We hit Port of Call for their touted mushroom burger that night. Two recommendations. One: go for lunch, it is crowded at night, especially Friday. Two: don’t get there too hungry, because they can’t rush burgers (and business) this big. Good tall drinks (order a double), simple bar, and a very simple menu: four kinds of burger, four kinds of steak and a variety of pizza, all accompanied by big baked potatoes with typical toppings. We had the huge mounds of beef, mushrooms and shredded cheddar cheese that they serve on a bun and call a hamburger. Reminded me of mom’s: a huge, semi-spherical slab of good ground beef grilled exactly to order. Very good, not NOLA, but a universally good burger.

We had a great lunch at Tujaque’s just when we were about to snap with hunger the next rainy day. Bread and a little crab and spinach bisque salvaged us from hunger panic. Pickled salad was interesting, and good for pickle lovers. I ordered their wonderful brisket as an entree—I had previously had it as an app. The hot horseradish sauce shot right into the back in my nose in a heady rush. New potatoes and sautéed zucchini rounded out my meal. My girlfriend had a catfish dish that was ridiculously small for $17.50. Boy, was I glad I got the brisket. The bread pudding was small as well, but was good. We both left satisfied out into the cold, rainy afternoon.

Knowing that a parade would march by our balcony that night, we invested in two highly anticipated sandwiches: Central Grocery’s muffaletta and Fiorella’s shrimp po boy. The parade was the first of the Mardi Gras season (late January), and is most irreverent of them all. Floats included giant genitalia, sexual acts and “lick the habit,” which included a nun and, uh, sexual acts. 2002’s theme was anti-corporate: they want to resist incursions into the quarter from the likes of Wal Mart and Pizza Hut. Accordingly, the “Pizza Slut” sat atop her own float, passing out cards and tossing pizza boxes with sexual instructions and crude diagrams. This is what happens when a Catholic city matures.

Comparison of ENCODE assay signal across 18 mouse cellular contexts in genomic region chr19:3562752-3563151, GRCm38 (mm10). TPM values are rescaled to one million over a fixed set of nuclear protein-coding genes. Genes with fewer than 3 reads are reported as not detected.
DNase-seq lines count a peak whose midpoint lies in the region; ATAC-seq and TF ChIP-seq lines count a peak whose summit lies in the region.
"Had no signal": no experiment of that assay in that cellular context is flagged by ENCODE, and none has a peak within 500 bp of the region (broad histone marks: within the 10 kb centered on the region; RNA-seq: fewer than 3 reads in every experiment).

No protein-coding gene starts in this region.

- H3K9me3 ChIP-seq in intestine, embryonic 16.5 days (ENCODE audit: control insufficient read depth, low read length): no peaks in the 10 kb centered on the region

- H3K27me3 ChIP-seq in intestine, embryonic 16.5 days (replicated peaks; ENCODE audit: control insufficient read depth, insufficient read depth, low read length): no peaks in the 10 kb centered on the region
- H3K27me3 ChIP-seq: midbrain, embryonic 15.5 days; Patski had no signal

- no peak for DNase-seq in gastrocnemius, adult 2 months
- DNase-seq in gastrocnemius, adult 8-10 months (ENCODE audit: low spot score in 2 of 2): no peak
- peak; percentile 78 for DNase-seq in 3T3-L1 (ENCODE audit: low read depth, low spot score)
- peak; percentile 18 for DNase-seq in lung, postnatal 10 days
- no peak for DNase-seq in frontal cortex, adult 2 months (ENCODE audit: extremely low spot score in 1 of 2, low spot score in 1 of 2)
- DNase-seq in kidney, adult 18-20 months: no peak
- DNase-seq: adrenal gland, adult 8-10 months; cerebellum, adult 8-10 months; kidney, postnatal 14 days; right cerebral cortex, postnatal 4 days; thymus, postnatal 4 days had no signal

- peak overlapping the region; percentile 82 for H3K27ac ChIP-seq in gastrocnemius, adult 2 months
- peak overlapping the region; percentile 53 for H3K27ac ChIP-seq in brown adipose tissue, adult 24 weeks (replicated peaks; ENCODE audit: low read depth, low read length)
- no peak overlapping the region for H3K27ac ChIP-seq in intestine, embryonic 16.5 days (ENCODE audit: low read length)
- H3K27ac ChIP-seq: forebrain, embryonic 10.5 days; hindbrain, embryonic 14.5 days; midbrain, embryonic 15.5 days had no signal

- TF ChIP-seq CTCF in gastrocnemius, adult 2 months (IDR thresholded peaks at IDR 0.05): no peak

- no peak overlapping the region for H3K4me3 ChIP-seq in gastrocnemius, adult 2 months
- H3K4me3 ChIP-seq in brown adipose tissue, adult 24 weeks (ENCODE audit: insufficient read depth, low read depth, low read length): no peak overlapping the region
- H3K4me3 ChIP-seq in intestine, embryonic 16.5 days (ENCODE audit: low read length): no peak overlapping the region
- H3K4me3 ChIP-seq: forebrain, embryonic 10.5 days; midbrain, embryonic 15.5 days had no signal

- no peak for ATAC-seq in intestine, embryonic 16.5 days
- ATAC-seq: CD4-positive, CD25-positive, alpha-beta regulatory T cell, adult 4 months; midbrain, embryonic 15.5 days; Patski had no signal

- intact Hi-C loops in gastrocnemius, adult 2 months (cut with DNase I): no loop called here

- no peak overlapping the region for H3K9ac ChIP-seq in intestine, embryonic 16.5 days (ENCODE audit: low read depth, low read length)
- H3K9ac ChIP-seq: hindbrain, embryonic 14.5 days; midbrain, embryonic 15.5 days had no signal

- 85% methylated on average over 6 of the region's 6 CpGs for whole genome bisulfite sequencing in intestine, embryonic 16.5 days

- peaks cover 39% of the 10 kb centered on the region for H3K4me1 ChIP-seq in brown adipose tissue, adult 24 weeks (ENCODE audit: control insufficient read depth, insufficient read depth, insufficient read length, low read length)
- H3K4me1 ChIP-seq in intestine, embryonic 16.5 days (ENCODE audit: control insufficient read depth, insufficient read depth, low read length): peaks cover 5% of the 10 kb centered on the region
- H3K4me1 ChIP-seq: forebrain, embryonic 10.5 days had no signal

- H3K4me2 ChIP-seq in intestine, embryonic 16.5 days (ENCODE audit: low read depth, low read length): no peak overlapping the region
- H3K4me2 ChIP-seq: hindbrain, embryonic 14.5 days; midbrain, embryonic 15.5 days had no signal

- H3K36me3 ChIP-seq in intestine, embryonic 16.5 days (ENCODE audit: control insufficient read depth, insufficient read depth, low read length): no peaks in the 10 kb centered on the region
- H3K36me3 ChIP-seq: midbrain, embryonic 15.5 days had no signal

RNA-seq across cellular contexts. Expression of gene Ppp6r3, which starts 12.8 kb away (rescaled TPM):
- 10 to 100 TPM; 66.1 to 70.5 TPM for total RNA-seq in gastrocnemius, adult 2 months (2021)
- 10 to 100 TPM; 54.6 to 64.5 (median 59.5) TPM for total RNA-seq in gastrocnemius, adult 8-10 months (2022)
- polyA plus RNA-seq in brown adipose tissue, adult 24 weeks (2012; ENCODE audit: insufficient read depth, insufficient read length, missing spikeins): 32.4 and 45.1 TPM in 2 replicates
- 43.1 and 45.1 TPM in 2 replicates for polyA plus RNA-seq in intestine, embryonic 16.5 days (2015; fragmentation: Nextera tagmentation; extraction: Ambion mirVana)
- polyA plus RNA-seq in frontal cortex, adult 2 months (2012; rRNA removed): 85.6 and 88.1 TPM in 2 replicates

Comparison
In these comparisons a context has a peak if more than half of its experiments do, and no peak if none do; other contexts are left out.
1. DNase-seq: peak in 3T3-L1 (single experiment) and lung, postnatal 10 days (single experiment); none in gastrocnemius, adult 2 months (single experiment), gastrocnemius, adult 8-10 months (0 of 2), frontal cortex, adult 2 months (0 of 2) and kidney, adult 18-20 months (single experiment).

We had a great breakfast at Olde Nawlins Cookery during our last visit and we wanted to repeat the experience. Unfortunately, we would leave disappointed. The $6 breakfast had gone up to $7, which was fine; but the quality went from $10 to $4. One hungry couple ordered three breakfasts: the Pain Panou (Creole French Toast), the eggs and bacon and the biscuits and gravy. The last two dishes we had before and wanted to eat again. The biscuits and gravy were smaller than last time, and the ham in the gravy lent a very slightly skanky flavor. The eggs and bacon were BLAH—last time the bacon was an excellent black smoky variety, this time Waffle House could bested them. The Pain Panou was what must have been an entire French Loaf cut lengthwise, deep fried, and served with vanilla, brown sugar, cinnamon and lots of powdered sugar, none of the milk or egg that make French toast so satisfying in the first place.